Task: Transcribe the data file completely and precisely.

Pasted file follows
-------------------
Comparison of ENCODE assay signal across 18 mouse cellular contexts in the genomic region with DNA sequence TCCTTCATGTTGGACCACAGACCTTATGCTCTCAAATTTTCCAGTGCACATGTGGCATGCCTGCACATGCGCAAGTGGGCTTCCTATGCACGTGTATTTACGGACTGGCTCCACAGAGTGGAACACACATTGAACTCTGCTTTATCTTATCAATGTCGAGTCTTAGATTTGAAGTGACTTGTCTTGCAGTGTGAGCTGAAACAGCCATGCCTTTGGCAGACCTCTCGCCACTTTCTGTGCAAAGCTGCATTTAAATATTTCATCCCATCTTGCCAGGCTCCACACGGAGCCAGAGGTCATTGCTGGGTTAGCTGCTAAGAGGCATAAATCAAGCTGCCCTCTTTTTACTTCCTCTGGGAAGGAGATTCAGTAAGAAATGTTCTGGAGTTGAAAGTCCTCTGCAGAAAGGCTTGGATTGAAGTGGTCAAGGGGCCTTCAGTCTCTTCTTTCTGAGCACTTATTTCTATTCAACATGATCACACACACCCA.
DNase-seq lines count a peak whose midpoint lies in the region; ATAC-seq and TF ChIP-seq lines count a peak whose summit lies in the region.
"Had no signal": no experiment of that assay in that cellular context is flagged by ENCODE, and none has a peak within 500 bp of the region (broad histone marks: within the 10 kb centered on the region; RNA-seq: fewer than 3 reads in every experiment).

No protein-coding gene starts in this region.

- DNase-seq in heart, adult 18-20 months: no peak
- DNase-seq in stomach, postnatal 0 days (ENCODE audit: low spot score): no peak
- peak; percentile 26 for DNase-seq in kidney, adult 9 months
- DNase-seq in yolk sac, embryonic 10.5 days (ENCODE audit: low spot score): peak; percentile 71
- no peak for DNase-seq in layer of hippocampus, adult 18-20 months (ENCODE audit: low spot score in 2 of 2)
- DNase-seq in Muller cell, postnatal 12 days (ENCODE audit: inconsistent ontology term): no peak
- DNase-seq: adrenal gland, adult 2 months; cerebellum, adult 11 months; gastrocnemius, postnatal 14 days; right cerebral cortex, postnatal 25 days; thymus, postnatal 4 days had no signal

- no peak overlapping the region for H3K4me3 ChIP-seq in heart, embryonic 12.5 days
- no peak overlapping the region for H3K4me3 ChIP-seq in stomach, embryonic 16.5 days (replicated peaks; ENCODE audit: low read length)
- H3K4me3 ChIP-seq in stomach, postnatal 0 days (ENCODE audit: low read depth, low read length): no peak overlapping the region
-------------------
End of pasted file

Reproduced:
Comparison of ENCODE assay signal across 18 mouse cellular contexts in the genomic region with DNA sequence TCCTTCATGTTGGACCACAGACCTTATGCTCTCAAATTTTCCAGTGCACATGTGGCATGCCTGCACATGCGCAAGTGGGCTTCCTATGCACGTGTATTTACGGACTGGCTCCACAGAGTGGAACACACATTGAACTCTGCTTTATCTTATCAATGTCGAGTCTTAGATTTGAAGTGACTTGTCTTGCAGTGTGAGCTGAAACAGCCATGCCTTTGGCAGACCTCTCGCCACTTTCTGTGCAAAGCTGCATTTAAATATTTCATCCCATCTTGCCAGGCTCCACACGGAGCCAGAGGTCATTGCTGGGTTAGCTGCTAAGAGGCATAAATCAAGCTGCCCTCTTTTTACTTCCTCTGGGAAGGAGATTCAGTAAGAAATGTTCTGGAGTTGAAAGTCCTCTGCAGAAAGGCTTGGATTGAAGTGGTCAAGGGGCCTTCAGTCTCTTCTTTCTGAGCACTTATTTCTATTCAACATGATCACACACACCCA.
DNase-seq lines count a peak whose midpoint lies in the region; ATAC-seq and TF ChIP-seq lines count a peak whose summit lies in the region.
"Had no signal": no experiment of that assay in that cellular context is flagged by ENCODE, and none has a peak within 500 bp of the region (broad histone marks: within the 10 kb centered on the region; RNA-seq: fewer than 3 reads in every experiment).

No protein-coding gene starts in this region.

- DNase-seq in heart, adult 18-20 months: no peak
- DNase-seq in stomach, postnatal 0 days (ENCODE audit: low spot score): no peak
- peak; percentile 26 for DNase-seq in kidney, adult 9 months
- DNase-seq in yolk sac, embryonic 10.5 days (ENCODE audit: low spot score): peak; percentile 71
- no peak for DNase-seq in layer of hippocampus, adult 18-20 months (ENCODE audit: low spot score in 2 of 2)
- DNase-seq in Muller cell, postnatal 12 days (ENCODE audit: inconsistent ontology term): no peak
- DNase-seq: adrenal gland, adult 2 months; cerebellum, adult 11 months; gastrocnemius, postnatal 14 days; right cerebral cortex, postnatal 25 days; thymus, postnatal 4 days had no signal

- no peak overlapping the region for H3K4me3 ChIP-seq in heart, embryonic 12.5 days
- no peak overlapping the region for H3K4me3 ChIP-seq in stomach, embryonic 16.5 days (replicated peaks; ENCODE audit: low read length)
- H3K4me3 ChIP-seq in stomach, postnatal 0 days (ENCODE audit: low read depth, low read length): no peak overlapping the region